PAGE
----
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New fellowship emphasizes summer service learning project | Arts & Culture

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New fellowship emphasizes summer service learning project
New fellowship emphasizes summer service learning project

HOT SPRINGS, Ark. — A new fellowship at the Arkansas School for Mathematics, Sciences and the Arts will assist students conducting summer service learning projects, benefitting their home communities.

The ASMSA Trustees’ Service Fellowship is awarded to a rising senior each year. The student selected for the fellowship will receive a $600 grant toward their service project. The project must be completed during the summer between their junior and senior year at ASMSA. The student will give a public presentation on their project during their senior year.

The fellowship is named in honor of the trustees who first served as a guiding entity for the school. When ASMSA was established in 1991, an advisory board served under the authority of the Arkansas Department of Education. In 1995, the Arkansas General Assembly established a Board of Trustees to oversee the policies and administration of the school at the request of the current advisory board members.  Gov. Jim Guy Tucker appointed the first Board of Trustees to serve as the governing body of the school and charged with creating policies and procedures for the operation of the School.

“We started from scratch,” said Dr. Johnnie Roebuck, a longtime public school educator and former state representative from Arkadelphia who was among the first seven trustees appointed by Tucker. “We met long hours and worked diligently to make sure the policy fit the vision of the school.  It was not an easy task but one we took very seriously knowing our work would decide the future operation of the school and affect all students, faculty and staff.  Those of us who served on the Board of Trustees became like a family totally committed to the success of the school.”

The Board of Trustees was dissolved in 2004 when the school joined the University of Arkansas System, and a Board of Visitors now acts as an advisory board.

Recently, Roebuck and other trustees wanted to do something for the school that would honor the work and commitment of those early trustees who built the foundation for the school.  Vicki Hinz, ASMSA director of institutional advancement, and ASMSA Director Corey Alderdice suggested creating an endowment that would benefit students directly, Roebuck said.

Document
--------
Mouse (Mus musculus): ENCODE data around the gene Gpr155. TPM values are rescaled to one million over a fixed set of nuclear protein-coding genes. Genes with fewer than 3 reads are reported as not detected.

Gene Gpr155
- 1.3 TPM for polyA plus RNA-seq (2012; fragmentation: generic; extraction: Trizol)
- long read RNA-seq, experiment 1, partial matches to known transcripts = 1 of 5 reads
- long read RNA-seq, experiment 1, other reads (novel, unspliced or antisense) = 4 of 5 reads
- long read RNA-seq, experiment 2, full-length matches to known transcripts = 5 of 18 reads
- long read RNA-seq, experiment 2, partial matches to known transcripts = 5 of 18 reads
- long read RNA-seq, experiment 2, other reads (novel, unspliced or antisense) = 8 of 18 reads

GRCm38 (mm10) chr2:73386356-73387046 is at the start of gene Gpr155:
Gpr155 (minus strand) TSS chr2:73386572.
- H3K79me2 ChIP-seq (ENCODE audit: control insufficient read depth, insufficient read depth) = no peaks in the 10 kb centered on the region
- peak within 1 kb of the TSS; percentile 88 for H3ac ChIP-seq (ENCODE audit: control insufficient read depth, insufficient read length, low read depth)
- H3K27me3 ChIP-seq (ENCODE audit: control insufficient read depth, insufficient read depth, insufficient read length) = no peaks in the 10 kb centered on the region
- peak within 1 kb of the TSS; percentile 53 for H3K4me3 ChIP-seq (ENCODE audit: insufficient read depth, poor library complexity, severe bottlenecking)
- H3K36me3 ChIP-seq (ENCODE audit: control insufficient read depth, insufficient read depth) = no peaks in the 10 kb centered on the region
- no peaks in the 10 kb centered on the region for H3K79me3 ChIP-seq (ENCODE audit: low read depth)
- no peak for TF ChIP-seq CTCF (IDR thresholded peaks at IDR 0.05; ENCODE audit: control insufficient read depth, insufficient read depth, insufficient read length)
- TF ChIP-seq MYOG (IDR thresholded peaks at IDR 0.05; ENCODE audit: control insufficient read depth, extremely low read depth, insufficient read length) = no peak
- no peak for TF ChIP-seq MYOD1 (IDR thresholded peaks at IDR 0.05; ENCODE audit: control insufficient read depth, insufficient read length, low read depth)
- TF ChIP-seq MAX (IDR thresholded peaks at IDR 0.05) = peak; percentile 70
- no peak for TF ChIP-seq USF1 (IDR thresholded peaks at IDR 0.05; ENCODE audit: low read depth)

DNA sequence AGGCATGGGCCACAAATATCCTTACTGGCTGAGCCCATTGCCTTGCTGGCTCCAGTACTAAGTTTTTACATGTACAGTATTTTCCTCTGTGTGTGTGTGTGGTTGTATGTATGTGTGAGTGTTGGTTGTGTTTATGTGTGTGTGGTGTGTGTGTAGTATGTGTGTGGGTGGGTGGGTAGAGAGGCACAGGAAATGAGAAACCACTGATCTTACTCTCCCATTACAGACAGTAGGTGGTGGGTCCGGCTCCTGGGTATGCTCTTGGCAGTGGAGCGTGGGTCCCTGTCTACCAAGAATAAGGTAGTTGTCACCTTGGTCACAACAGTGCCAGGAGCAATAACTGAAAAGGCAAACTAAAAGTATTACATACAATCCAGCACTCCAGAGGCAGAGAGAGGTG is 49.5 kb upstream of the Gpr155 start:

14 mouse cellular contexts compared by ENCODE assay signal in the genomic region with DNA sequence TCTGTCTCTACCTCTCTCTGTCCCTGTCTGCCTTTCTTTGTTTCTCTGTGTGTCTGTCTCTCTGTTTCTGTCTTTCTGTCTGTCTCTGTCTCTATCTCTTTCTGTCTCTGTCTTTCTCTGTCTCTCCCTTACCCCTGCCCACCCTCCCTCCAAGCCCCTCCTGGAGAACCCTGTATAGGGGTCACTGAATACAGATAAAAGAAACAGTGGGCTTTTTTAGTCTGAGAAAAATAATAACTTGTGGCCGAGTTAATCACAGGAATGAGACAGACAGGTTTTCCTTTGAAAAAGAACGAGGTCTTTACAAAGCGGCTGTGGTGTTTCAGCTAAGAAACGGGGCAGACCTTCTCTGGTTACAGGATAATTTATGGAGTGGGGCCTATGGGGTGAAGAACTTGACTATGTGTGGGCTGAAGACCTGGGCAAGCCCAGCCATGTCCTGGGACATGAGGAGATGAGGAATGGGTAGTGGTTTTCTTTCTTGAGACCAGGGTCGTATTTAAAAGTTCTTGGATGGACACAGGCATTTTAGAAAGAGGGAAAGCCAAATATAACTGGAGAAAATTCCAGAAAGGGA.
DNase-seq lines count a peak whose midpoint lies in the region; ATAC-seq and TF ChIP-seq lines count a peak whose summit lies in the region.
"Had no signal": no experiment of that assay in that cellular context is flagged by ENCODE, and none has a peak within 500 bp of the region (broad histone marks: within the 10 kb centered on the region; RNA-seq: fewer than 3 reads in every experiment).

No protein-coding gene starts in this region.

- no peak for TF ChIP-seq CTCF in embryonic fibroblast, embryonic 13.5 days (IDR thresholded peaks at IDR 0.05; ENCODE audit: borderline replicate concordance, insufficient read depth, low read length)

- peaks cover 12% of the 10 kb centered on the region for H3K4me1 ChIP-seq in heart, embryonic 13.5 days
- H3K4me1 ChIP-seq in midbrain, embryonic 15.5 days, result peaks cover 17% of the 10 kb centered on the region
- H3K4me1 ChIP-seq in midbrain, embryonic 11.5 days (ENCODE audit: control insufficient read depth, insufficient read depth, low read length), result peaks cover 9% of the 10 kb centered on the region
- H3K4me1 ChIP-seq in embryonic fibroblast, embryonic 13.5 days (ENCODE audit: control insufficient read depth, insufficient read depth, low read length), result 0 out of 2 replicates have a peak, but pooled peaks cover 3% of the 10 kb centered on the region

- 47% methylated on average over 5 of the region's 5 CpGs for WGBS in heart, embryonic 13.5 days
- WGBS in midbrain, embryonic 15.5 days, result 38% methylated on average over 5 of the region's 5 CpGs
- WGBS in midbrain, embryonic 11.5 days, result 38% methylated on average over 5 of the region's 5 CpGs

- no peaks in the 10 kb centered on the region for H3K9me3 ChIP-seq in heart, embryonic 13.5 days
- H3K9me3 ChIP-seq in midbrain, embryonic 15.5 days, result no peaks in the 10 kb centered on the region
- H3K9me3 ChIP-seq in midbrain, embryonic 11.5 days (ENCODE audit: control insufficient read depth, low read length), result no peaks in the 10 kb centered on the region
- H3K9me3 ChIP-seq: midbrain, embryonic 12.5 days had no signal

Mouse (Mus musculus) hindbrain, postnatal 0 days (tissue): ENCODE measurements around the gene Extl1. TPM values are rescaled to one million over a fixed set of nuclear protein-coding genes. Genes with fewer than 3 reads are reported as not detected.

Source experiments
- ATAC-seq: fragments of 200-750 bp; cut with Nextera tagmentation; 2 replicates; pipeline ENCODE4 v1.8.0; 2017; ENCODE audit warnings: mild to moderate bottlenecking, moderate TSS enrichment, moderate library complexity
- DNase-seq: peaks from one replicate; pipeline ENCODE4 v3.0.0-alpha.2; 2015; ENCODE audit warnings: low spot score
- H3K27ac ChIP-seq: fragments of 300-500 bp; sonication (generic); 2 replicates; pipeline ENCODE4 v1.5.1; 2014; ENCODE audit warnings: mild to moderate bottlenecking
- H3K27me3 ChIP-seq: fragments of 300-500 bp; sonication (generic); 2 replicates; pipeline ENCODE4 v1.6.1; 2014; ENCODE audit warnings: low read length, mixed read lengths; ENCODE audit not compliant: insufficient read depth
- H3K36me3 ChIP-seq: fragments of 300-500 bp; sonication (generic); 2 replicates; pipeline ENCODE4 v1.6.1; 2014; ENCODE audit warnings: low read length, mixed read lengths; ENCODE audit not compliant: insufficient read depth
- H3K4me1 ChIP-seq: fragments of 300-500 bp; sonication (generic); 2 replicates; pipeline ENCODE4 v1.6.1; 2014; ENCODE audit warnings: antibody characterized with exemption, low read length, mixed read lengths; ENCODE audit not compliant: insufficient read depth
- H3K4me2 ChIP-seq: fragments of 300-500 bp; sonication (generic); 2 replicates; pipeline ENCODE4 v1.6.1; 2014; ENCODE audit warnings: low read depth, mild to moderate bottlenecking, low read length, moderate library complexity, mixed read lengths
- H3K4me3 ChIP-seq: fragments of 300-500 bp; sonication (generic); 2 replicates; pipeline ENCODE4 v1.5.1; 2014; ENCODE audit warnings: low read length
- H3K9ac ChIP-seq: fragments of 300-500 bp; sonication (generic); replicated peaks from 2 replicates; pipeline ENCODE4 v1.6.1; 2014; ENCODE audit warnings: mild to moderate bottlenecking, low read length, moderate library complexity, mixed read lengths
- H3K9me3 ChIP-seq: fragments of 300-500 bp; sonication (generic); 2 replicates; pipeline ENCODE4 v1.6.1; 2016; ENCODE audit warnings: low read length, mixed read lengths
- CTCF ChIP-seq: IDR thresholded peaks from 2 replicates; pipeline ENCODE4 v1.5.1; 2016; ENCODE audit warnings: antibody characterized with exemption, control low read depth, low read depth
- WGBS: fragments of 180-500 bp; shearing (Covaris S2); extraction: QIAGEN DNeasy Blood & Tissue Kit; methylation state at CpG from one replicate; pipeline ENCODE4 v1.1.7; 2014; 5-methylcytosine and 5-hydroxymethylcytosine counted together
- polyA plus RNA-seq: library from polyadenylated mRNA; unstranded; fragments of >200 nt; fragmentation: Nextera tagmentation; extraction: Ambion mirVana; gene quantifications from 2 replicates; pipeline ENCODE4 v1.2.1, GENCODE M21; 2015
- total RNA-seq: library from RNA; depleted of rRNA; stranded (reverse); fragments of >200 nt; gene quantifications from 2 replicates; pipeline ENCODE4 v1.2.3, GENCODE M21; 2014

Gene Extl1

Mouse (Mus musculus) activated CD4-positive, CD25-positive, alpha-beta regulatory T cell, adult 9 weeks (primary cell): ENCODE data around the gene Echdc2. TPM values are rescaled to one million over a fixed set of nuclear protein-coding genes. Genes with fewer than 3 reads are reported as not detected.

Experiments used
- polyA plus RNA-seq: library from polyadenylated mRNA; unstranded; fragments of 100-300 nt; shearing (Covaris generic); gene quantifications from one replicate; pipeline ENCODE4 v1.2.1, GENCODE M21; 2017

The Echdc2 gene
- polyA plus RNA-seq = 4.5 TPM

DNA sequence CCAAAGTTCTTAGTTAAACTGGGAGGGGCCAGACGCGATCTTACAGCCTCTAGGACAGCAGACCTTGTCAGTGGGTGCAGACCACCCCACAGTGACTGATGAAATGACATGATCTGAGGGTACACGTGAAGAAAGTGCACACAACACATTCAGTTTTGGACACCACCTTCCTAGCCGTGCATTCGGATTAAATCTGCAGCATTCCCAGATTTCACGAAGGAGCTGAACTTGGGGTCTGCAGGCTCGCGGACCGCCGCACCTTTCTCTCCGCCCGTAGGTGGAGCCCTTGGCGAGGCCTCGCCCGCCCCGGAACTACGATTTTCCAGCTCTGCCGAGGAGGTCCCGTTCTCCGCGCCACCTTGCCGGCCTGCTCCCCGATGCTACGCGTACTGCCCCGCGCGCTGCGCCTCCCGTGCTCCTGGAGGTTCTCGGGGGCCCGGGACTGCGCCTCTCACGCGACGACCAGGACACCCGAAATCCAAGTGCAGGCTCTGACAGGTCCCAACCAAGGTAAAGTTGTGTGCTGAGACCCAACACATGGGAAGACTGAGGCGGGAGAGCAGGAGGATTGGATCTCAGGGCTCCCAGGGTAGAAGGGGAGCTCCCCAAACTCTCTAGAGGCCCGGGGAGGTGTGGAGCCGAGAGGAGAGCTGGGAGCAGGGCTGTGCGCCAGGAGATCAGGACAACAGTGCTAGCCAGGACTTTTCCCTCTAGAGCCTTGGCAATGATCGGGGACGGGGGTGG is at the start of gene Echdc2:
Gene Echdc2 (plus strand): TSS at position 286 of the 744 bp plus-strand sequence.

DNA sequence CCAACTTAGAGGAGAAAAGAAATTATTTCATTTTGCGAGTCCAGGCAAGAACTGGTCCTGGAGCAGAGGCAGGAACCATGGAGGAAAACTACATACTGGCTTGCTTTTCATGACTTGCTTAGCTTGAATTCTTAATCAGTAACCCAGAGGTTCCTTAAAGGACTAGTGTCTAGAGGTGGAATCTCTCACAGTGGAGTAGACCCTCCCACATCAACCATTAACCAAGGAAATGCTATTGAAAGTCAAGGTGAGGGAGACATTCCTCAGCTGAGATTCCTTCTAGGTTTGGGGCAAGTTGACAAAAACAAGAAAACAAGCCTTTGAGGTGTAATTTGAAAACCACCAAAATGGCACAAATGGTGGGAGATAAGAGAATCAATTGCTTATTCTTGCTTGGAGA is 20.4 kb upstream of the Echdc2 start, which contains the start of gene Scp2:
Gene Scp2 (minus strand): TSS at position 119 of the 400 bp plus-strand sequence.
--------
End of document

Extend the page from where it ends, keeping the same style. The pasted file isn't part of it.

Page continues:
“Instead of a traditional scholarship, we wanted to create a way for students to give back to their home communities through service,” Roebuck said.  “We are hopeful this fellowship will continue to attract donors and students will consider it a great honor to be selected as recipients.”

Roebuck initially announced plans for the fellowship at the Director’s Circle Dinner held in October.

Hinz said the fellowship is a fitting honor for those early board members who gave so much of their time and energy to make the school the success into which it has grown.

“It has been a pleasure to work with Dr. Johnnie Roebuck and other individuals who invested time, energy and passion in realizing a vision of exceptional experiences for many of our state’s most promising young minds,” Hinz said.

“Their leadership helped establish a strong foundation for success that has led to ASMSA being recognized nationally for its quality program and clear commitment to providing students from across Arkansas dynamic opportunities in advanced STEM and arts disciplines.”

Roebuck said an important aspect of the fellowship is for the recipient to complete a project that benefits their hometown or home school. By adding that requirement, it ensures that the recipient recognizes where they developed the academic foundation that allowed them to come to ASMSA. “It is the support of the home schools which allows students to succeed at ASMSA,” Roebuck said.

“This fellowship will bring recognition to the school, as well as to the student, while saying to the student’s hometown:  ‘I haven’t forgotten you. I’m coming home to give back, because you are the reason I got to go to ASMSA,’ ” she said.

Encouraging students to develop a service project as part of the fellowship also honors the service of the board members, Hinz said.

“Drawing inspiration from their service to ASMSA, the Trustees’ Service Fellowship will assist young adults to make an immediate impact while developing their own capacity for service and leadership. ASMSA owes a huge debt of gratitude to these visionaries. By creating this fellowship, we can honor the investments of the past and the good work that remains ahead,” Hinz said.

Roebuck said it is important for those who have donated to or might want to give toward the fellowship endowment to know that it is not a scholarship. When a student receives the fellowship, they have a responsibility for service. That means donors will be able to see a result from their gift, she said.

“You’re going to hear about these students. You’re going to read about them. You’re going to know that your money is invested in service. It’s a whole different concept of how we reward students,” Roebuck said.